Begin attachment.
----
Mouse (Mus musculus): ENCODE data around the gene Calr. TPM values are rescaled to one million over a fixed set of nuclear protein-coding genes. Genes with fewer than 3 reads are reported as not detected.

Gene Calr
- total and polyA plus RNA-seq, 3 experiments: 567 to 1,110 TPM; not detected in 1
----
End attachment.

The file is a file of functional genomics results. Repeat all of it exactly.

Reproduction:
Mouse (Mus musculus): ENCODE data around the gene Calr. TPM values are rescaled to one million over a fixed set of nuclear protein-coding genes. Genes with fewer than 3 reads are reported as not detected.

Gene Calr
- total and polyA plus RNA-seq, 3 experiments: 567 to 1,110 TPM; not detected in 1